It’s interesting to compare the feature sets of Honor of Kings (sustained grossing 1 China) and Mobile Legends (sustained grossing 95 US) to see that they are quite similar. There is one big difference to take into consideration which is IP as Honor of Kings is a very well known game in China.
IP/Brand effects of Mobile Legends: Bang Bang, Vainglory and王者荣耀 (Honor of Kings)
Upcoming mobile MOBA’s League of Legends: Wild Rift and Marvel Super War both are both based on IPs. In the case of Marvel Super War with it’s Comic/Movie brand, we have seen that many of the top-grossing mid-core games with character collection aspects (i.e. Star Wars Galaxy of Heroes & Marvel Strike Force) utilize an IP, which seems to be a definite success driver in character/hero collection games which is what MOBAs are.
Both League of Legends: Wild Rift and Marvel Super War are utilizing IP/brand, which feature-wise will make them differ from the rest of the MOBAs in the West and more similar to Honor of Kings (王者荣耀). It remains to be seen if this will be the last piece of the puzzle in one of these titles becoming the “Honor of Kings of the west”.
The Card Battler space stops stagnating and becomes more exciting
The CCG (collectable card game) card battler genre on mobile has become pretty stagnant and is dominated by two or three core games – namely Hearthstone and Gwent. Our analysis shows that even Hearthstone would benefit greatly by tweaking its feature-set and adding certain new gameplay mechanics loved by its target audience.
Some elements that could potentially strengthen Hearthstone’s feature set include 1) more focus on social elements 2) and better live event support.
Hearthstone could benefit from asynchronous cooperation playing modes or tournaments and other ways to interact with other players such as daily gifts that could be given to friends. Concerning social events, if we compare it to games that are played by similar player demographics such as Clash Royale, Hearthstone’s live event and tournament support fall short in this front. Having special tournament events like its competitor games could catapult Hearthstone to the next level.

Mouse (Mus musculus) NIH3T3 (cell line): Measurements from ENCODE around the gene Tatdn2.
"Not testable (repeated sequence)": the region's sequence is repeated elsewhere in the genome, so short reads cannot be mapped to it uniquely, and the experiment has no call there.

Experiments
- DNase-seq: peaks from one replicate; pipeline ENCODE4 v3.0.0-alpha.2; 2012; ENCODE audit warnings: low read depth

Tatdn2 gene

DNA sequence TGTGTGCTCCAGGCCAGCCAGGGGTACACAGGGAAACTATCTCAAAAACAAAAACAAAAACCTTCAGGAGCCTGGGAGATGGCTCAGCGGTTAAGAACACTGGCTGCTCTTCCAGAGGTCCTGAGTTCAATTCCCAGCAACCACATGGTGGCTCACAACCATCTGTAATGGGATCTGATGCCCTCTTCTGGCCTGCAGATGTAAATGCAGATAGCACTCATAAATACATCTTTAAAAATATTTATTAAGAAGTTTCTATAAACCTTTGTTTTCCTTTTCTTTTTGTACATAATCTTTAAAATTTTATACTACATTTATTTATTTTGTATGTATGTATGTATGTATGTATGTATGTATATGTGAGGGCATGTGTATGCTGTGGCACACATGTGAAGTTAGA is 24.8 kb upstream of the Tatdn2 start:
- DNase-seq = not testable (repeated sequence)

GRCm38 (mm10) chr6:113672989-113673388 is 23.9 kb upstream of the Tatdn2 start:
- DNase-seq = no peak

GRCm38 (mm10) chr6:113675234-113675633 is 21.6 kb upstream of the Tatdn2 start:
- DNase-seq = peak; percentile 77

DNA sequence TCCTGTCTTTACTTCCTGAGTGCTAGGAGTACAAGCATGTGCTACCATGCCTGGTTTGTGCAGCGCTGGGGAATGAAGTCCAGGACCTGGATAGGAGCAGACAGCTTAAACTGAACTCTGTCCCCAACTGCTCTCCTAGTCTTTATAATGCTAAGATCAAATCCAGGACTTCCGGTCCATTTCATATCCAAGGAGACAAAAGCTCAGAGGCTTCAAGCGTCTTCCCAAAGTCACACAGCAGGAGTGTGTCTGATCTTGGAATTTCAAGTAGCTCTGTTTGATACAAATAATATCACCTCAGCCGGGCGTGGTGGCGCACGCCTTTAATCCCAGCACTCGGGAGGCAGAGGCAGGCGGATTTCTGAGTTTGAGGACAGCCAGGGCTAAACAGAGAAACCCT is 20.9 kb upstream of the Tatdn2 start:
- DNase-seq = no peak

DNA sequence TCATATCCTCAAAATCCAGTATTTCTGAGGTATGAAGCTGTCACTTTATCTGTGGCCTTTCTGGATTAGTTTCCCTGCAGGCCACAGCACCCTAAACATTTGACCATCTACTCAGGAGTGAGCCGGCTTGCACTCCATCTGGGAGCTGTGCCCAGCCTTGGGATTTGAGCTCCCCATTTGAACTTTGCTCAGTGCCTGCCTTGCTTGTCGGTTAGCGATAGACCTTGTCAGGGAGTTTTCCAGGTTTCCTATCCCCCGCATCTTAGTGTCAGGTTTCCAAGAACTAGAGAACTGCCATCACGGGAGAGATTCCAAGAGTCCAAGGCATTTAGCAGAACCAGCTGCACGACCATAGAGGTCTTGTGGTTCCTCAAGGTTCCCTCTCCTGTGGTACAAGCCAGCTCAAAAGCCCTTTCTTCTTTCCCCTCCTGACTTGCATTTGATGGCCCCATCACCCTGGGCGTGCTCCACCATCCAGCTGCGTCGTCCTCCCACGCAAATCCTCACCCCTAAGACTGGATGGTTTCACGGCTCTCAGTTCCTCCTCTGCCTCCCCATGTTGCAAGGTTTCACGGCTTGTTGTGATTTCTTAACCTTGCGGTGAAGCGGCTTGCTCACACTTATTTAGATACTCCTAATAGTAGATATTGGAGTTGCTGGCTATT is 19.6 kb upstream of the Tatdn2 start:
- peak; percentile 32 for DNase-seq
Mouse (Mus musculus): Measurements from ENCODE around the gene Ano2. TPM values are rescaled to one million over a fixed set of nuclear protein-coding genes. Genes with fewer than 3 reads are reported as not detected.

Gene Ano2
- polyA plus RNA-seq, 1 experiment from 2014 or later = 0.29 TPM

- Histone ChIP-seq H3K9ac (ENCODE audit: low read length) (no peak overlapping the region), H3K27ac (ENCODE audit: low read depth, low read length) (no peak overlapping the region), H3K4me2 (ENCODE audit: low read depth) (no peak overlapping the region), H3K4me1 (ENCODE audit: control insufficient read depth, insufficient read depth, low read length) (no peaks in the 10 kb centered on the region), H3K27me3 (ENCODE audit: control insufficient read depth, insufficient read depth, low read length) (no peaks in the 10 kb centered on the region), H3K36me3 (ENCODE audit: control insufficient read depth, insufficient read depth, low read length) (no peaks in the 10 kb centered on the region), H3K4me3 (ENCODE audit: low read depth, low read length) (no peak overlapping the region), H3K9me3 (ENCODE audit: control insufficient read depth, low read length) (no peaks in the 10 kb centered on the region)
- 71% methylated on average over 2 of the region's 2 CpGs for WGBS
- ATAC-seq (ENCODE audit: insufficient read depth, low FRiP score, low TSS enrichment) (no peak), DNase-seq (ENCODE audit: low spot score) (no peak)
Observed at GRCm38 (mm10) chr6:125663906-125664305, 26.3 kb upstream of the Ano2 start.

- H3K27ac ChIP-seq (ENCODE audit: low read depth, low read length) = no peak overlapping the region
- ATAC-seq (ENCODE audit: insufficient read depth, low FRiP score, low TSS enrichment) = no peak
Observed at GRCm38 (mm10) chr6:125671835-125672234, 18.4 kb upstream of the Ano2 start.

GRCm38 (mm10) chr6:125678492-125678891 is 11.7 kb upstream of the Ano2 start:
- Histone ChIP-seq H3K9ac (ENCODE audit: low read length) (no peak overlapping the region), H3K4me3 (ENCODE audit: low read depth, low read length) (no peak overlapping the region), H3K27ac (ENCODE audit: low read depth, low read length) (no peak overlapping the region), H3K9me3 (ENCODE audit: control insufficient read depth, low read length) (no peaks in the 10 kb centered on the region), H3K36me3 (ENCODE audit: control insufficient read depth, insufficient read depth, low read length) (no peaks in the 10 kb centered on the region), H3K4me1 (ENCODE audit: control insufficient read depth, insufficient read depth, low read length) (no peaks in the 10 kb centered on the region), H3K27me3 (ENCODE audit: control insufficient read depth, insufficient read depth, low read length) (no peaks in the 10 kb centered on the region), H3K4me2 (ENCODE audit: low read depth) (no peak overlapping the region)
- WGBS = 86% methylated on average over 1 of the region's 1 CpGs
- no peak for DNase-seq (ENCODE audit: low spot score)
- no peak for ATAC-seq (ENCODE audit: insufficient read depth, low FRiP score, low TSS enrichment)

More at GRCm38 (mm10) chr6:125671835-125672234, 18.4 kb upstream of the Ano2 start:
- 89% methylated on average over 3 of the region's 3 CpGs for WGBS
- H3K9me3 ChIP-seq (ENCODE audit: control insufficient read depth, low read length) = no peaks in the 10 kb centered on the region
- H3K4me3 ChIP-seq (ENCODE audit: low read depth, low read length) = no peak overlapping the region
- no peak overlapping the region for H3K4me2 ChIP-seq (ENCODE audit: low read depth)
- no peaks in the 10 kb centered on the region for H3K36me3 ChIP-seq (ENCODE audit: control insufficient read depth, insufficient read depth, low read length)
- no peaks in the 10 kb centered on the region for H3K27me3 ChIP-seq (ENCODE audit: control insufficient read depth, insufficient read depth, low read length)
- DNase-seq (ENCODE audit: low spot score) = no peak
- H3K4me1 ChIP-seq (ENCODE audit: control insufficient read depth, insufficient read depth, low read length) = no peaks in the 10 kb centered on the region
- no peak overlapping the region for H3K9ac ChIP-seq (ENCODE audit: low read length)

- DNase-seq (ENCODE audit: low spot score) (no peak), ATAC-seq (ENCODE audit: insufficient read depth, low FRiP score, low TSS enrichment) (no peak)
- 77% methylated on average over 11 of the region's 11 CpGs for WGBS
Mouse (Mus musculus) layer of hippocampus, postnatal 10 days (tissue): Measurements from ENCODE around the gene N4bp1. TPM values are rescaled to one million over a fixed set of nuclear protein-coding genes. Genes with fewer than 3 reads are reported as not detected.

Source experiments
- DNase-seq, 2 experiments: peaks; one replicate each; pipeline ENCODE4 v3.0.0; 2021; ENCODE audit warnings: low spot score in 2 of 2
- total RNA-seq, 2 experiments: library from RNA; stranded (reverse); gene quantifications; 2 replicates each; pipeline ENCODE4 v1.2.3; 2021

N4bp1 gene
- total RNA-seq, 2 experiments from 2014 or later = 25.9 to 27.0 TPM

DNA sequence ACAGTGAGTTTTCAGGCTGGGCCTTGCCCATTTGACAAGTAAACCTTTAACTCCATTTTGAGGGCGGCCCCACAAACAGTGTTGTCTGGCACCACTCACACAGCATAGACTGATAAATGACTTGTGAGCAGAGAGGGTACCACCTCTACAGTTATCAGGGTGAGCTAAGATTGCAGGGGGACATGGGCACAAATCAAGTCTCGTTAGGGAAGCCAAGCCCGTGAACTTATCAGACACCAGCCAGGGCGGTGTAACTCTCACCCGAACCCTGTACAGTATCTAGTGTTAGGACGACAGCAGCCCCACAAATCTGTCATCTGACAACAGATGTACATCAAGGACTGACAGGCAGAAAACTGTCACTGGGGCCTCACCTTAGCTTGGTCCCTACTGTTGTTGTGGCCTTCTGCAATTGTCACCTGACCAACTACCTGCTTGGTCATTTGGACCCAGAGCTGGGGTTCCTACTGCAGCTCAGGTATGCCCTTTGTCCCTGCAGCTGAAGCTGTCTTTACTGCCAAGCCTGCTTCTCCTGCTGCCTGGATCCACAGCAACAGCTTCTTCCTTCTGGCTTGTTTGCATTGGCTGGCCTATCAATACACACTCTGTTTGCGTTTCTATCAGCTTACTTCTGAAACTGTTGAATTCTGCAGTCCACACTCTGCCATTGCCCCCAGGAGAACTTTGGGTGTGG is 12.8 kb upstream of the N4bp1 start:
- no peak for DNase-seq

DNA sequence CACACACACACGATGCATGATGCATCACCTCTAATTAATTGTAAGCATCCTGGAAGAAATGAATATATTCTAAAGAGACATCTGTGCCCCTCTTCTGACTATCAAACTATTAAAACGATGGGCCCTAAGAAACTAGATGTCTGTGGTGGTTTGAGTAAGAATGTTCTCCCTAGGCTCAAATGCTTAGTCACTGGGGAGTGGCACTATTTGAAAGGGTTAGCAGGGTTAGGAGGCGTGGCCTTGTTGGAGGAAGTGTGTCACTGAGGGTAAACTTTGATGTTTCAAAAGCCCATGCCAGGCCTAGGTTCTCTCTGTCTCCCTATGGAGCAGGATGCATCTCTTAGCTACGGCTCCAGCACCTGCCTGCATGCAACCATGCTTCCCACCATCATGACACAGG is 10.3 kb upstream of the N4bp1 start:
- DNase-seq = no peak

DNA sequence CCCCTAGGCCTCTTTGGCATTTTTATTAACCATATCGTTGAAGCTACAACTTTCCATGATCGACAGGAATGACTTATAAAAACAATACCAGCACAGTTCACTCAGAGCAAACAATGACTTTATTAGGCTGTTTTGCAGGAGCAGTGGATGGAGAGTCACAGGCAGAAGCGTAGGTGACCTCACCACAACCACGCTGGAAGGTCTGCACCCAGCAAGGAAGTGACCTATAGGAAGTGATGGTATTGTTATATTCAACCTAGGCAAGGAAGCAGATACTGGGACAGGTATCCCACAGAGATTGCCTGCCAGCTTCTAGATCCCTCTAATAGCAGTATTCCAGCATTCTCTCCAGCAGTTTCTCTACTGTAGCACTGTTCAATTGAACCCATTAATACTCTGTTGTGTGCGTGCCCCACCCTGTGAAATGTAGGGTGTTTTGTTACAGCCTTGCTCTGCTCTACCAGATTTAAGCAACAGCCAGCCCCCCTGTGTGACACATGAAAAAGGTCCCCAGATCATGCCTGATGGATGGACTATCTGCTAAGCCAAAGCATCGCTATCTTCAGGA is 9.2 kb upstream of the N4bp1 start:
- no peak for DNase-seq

Overall, it’ll be interesting to see if there is a revival in the card battler genre in 2020. One game that could shake things up is Riot’s take on the genre with their League of Legends-based Runeterra.
The Rise of Social Features in Casual Games
Social mechanics have been a “must-have” feature in the mid-core genre for a long time. The casual genre has also been utilizing social mechanics, but predominantly in a lighter way, such as sending lives/gifts to friends and comparing high scores/progression in the game. This year though, the tide has been turning and casual genres have started implementing social features at an increasing rate. For example, Playrixes Gardenscapes, Homescapes and Fishdom have all implemented guilds and guild-related features such as guild tasks and competitions in the last year. We expect to see more and more casual titles adopting these features during 2020.
The rise of guilds in top-grossing 100 Match 3 Puzzle Games in 2019 which has been in over 50% of the top-grossing games.
It certainly looks as if 2020 is shaping up to be yet another interesting year for mobile games. The rise of console IP shows that hopefully, mobile versions of AAA titles are no longer poor, cynical ports that people thought they were. The emergence of new business models such as the Battle Pass demonstrates how monetization continues to evolve, and the growth in popularity of idler RPGs point to the rise of a new ‘hybrid’ genre of game. If the past is any guide, 2020 will be sure to see a mix of the unexpected and the innovative as mobile games continue to be the dominant platform in the global games market.